Cell proliferation in human arteriovenous fistulas used for hemodialysis.
The long-term patency of arteriovenous (AV) fistulas created for hemodialysis of renal-failure patients is usually measured in months, particularly when polytetrafluoroethylene (PTFE) material is interposed between the artery and vein. This is due to the rapid development of intimal hyperplastic lesions in the anastomosis region of the PTFE graft material with the vein. We studied the proliferative patterns in seven human AV fistulas removed at the time of fistula revision. Cell proliferation was determined by using an antibody to the proliferating cell nuclear antigen (PCNA), and specific cell types were identified by immunochemical reagents for smooth muscle cells, monocytes/macrophages, monocytes, lymphocytes, and endothelial cells. All venous segments exhibited a markedly hyperplastic intima. Vascularization of the intima and media by capillary-sized vessels was found. The main intimal cellular component was smooth muscle. Macrophages were usually seen around microvessels, and many also populated the perigraft region of the adventitia. In contrast to human atherosclerotic lesions, high rates of cell proliferation were observed in these fistulas. PCNA indices (percentage of cells that were PCNA positive [mean +/- SD]) were as follows: intima 17.7 +/- 11.3%, media 24 +/- 11.2%, and adventitia 20 +/- 11.6%. However, the distribution of PCNA-positive cells was not uniform. Instead, the PCNA index in microvessel-containing intimal fields was five to six times that of avascular fields (28.9 +/- 10.6% versus 4.9 +/- 4.5%, respectively, p < 0.001). Double immunolabeling revealed a large proportion of PCNA-positive microvascular endothelial cells and surrounding pericyte-like smooth muscle cells, as well as smooth muscle cells without visual connection to either microvessels or the lumen.(ABSTRACT TRUNCATED AT 250 WORDS)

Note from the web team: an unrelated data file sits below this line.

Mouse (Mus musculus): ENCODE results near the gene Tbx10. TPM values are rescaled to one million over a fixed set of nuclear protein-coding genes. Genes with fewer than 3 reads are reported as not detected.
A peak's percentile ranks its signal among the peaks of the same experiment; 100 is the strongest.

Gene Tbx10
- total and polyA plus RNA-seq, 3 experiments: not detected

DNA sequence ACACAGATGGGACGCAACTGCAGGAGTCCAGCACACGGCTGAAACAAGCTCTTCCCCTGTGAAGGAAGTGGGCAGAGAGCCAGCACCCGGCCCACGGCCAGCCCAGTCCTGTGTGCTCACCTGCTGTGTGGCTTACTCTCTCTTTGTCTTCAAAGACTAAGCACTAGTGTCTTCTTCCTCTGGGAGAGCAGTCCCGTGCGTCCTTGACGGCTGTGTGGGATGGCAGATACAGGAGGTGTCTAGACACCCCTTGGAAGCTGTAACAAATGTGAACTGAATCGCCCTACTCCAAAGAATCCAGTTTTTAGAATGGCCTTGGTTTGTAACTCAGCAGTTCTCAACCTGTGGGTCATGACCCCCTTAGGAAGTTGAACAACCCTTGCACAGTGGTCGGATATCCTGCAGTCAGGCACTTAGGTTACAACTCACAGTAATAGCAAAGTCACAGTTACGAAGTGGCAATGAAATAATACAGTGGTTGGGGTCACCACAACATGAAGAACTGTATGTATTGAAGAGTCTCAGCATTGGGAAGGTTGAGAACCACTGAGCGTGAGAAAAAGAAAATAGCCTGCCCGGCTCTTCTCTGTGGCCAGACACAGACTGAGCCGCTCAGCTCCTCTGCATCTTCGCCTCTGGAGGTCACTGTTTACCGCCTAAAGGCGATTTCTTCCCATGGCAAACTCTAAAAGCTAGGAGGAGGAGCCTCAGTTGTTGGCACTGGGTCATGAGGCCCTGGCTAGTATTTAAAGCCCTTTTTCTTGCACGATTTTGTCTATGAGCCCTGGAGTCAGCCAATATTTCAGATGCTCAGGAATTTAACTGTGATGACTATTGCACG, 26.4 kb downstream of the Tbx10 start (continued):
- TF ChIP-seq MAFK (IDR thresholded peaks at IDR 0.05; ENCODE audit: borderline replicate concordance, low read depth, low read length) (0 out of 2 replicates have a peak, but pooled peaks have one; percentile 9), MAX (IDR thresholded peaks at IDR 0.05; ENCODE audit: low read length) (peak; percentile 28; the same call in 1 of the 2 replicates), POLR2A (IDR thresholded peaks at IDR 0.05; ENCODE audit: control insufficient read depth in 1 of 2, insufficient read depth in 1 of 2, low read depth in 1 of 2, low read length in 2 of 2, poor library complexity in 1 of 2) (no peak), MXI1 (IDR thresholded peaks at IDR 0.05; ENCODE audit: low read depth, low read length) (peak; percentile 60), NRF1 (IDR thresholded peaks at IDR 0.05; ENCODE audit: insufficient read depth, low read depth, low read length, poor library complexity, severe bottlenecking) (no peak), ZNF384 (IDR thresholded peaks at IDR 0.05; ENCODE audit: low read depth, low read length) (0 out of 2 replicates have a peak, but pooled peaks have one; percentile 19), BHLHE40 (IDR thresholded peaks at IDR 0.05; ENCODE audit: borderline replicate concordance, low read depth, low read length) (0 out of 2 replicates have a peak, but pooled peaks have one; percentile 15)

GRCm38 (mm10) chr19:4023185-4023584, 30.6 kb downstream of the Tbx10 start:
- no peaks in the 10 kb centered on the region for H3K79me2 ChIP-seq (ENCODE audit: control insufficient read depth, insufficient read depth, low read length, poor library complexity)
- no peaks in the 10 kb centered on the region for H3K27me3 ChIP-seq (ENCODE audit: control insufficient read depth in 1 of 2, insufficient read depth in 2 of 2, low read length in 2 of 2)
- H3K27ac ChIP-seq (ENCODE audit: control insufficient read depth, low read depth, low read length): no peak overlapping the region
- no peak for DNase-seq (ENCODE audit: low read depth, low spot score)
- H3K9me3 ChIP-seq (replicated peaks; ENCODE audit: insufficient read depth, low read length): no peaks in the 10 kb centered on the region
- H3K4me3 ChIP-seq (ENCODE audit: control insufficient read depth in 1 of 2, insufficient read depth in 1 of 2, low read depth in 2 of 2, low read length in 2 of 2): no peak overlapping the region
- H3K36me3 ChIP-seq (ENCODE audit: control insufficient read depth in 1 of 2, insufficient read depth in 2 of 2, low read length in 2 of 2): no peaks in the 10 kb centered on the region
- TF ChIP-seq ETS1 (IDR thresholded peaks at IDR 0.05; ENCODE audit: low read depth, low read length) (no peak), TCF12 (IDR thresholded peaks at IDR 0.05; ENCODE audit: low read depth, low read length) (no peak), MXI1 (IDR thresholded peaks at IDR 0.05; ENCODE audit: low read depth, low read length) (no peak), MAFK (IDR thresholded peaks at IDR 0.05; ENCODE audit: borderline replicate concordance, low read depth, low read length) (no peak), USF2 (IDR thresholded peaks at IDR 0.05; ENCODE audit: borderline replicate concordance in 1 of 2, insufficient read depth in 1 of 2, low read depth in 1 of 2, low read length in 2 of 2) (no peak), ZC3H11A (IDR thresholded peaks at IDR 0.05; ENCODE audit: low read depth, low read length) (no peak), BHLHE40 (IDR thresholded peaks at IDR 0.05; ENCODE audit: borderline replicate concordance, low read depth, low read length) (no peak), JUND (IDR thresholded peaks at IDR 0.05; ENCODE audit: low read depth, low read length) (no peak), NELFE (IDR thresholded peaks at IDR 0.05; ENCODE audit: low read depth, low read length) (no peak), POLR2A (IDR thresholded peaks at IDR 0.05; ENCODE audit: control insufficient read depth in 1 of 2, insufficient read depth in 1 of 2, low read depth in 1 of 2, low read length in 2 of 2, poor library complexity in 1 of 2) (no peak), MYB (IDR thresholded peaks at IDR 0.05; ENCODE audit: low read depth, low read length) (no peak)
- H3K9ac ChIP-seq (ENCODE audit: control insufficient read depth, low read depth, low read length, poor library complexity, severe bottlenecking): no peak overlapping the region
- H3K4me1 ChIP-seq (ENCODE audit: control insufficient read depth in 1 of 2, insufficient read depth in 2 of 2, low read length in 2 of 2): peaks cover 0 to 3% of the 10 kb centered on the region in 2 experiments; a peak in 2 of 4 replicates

- Copyright © 1993 by American Heart Association